The following are not in scope of the Fund:

  • Standalone assessments for single conditions, e.g. ADHD, FASD, autism, sensory integration, unless they are part of a wider specialist assessment which meets the criteria for the Specialist Assessment FAL i.e. are in depth, covering trauma and attachment, led and undertaken by a qualified clinician and resulting in a therapeutic support plan.
  • Standalone specialist assessments, including any baselining specialist assessments, are also out of scope of the Therapy Fair Access Limit.
  • A general social work assessment of adoption/SGO support needs remains the responsibility of the local authority/regional adoption agency.

What will the Adoption Support Fund not pay for?

Local Authorities should already be providing the following under their adoption support services:

  • Information, advice, guidance and signposting
  • Counselling
  • Opportunities for adoptive parents to interact (e.g. support groups, family days)
  • Mediation of contact with birth families
  • Mediation services when an adoptive family is at risk of disruption
  • Financial support
  • Basic Life story work
  • Short break care where no therapeutic input is provided

The ASF will also not pay for:

  • Support for physical medical conditions
  • Speech and language therapy, physical therapy, occupational therapy, and other universal health services.
  • Education support
  • Membership of clubs and organisations
  • Legal support
  • Support provided by private sector and third sector organisations that are not Ofsted regulated unless commissioned through Local Authorities
  • Training of staff
  • Support not delivered in England, Scotland, Wales and Northern Ireland
  • Animal, pet or equine therapy
  • Ex- Local authority (associate) social workers

Further information

Where an assessment identifies that you may need other support, such as financial help, or access to peer support groups, the local authority will be responsible for providing this, at their discretion, as is the situation now. The Pupil Premium is available for children adopted from care as well, to help with your child’s needs at school.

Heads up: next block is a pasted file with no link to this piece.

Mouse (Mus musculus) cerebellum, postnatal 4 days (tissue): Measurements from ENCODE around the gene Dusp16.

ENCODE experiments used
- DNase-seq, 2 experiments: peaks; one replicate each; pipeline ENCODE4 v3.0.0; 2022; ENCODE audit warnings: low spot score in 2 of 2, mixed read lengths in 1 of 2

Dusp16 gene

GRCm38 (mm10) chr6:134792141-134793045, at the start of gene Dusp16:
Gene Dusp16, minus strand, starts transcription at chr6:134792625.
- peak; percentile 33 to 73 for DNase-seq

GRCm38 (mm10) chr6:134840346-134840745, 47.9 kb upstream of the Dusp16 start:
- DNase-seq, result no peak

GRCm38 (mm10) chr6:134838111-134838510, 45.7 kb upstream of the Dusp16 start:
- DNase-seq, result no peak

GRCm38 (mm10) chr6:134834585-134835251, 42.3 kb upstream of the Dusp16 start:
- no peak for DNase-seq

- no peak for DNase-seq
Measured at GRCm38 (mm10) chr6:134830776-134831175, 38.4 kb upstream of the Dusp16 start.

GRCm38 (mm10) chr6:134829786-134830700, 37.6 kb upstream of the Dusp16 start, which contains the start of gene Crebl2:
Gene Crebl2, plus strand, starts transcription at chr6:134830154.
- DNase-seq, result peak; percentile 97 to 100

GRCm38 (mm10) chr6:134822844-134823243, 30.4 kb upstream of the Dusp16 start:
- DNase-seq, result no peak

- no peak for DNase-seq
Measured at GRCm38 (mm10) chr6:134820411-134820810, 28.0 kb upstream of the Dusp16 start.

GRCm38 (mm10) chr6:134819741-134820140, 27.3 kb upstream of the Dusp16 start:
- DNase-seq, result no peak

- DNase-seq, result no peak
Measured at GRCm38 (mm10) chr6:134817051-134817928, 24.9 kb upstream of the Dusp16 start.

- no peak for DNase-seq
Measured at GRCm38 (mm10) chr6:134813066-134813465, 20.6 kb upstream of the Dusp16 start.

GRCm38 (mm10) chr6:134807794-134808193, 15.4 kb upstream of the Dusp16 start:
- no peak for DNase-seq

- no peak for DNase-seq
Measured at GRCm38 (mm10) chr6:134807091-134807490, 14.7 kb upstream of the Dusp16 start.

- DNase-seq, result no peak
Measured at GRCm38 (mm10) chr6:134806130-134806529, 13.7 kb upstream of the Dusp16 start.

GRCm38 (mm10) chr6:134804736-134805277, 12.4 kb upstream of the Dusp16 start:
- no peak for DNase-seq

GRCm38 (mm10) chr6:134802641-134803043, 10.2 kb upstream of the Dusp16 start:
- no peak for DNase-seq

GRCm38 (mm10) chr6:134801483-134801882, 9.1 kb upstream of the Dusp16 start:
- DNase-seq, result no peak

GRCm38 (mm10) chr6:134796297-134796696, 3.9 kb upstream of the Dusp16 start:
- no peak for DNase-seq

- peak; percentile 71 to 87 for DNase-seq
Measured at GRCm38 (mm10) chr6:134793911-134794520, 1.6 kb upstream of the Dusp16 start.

Good authorities will work together across social care, health and education to provide a holistic package of support. There is further work going on in government to improve mental health support via a Department of Health taskforce and to encourage joined-up assessments of your family’s needs.

If you have any further questions about the ASF take a look through our Adoption Support Fund: Q&A for Parents, Adoption Support Fund: Q&A for Service Providers and Adoption Support Fund: Q&A for Local Authorities. If you have any further questions about the Fund, please give our information line a call on 0300 222 0022 and our advisers will be glad to help you.

Local Authority Support and Responsibility

For the first 3 years after the adoption order is granted, the local authority responsible for placing your adopted child with you is responsible for the statutory assessment. After that, the responsibility lies with the local authority where the adoptive family lives.

However, although the local authority is legally required to carry out the assessment, they are currently not legally required to provide the support that an assessment may reveal they need. Instead, provision of post-adoption support services to families is currently at the local authority’s discretion. You can challenge their decision if you feel it is unreasonable, first through your local authority complaints procedure, or if you are still unhappy you can contact the Local Government Ombudsman.